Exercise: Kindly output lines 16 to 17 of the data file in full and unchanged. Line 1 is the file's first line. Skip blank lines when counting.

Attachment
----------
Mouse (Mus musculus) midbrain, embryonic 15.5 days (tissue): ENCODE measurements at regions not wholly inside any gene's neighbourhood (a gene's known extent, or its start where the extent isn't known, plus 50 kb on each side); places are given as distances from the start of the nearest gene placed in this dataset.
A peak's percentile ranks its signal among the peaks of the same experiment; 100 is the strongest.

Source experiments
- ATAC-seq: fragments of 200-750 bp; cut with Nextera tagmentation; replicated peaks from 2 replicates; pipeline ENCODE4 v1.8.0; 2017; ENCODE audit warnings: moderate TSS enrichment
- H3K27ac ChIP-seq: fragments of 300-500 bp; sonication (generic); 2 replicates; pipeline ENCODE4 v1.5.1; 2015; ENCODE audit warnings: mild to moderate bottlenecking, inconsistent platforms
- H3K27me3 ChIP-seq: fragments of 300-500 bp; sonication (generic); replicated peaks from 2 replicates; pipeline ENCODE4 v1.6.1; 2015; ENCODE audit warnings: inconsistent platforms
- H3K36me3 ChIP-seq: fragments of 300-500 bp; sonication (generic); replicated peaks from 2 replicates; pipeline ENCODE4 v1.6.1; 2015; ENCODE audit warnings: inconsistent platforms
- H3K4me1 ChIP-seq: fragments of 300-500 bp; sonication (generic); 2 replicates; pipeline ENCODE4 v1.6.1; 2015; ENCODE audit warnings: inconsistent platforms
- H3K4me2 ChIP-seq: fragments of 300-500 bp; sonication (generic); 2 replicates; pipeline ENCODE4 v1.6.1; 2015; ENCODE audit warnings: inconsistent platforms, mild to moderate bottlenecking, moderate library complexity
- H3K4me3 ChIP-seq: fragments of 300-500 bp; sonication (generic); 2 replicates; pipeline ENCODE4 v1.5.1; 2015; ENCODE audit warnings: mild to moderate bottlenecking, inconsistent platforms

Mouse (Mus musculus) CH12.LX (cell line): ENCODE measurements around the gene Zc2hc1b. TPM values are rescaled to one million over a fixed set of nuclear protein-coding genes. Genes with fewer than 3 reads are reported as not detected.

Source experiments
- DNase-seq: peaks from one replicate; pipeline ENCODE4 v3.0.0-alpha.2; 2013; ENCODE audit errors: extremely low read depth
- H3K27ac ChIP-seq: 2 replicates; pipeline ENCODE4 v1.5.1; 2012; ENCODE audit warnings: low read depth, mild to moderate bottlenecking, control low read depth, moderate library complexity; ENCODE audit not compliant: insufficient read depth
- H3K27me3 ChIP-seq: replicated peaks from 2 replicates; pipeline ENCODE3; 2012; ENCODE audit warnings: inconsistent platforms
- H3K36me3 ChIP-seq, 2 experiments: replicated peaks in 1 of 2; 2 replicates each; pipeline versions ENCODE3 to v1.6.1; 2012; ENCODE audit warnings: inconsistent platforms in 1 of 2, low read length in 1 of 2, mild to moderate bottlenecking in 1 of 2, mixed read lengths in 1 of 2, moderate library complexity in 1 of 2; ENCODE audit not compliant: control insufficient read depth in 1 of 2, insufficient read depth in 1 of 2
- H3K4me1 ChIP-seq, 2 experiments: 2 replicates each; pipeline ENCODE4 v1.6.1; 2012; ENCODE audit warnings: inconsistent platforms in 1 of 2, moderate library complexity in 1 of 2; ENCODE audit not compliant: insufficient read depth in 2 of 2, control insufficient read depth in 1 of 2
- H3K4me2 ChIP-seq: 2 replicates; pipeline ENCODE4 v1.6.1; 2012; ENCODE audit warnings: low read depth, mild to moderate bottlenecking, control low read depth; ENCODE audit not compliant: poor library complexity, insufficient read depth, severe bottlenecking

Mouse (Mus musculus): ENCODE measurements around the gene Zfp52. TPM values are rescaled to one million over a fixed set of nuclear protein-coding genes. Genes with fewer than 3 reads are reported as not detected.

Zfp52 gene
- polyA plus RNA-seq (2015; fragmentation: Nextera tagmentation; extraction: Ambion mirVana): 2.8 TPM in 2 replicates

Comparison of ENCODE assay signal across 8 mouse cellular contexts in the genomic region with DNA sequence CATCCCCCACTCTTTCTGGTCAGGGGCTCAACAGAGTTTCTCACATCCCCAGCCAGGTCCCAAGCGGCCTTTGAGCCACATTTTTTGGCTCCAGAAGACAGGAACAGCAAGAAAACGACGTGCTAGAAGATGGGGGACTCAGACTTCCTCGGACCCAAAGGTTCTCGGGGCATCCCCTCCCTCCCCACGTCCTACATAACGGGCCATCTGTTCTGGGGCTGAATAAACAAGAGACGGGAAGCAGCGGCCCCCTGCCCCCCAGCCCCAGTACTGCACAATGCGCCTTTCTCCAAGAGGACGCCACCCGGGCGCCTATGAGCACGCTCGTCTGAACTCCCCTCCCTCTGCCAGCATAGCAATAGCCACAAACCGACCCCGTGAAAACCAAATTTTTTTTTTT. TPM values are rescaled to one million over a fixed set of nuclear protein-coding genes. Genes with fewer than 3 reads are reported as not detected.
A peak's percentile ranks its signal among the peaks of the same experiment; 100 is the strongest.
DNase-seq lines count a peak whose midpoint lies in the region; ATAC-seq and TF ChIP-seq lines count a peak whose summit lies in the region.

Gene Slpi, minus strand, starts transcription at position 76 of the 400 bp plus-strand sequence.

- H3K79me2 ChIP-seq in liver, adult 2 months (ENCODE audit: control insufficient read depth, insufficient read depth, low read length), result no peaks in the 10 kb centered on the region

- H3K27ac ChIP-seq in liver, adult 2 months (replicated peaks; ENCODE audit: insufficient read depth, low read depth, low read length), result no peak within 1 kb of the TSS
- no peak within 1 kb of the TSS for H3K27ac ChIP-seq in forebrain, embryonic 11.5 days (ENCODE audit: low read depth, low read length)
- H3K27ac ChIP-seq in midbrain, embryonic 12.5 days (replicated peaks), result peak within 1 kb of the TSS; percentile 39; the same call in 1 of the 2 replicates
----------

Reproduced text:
- H3K36me3 ChIP-seq, 2 experiments: replicated peaks in 1 of 2; 2 replicates each; pipeline versions ENCODE3 to v1.6.1; 2012; ENCODE audit warnings: inconsistent platforms in 1 of 2, low read length in 1 of 2, mild to moderate bottlenecking in 1 of 2, mixed read lengths in 1 of 2, moderate library complexity in 1 of 2; ENCODE audit not compliant: control insufficient read depth in 1 of 2, insufficient read depth in 1 of 2
- H3K4me1 ChIP-seq, 2 experiments: 2 replicates each; pipeline ENCODE4 v1.6.1; 2012; ENCODE audit warnings: inconsistent platforms in 1 of 2, moderate library complexity in 1 of 2; ENCODE audit not compliant: insufficient read depth in 2 of 2, control insufficient read depth in 1 of 2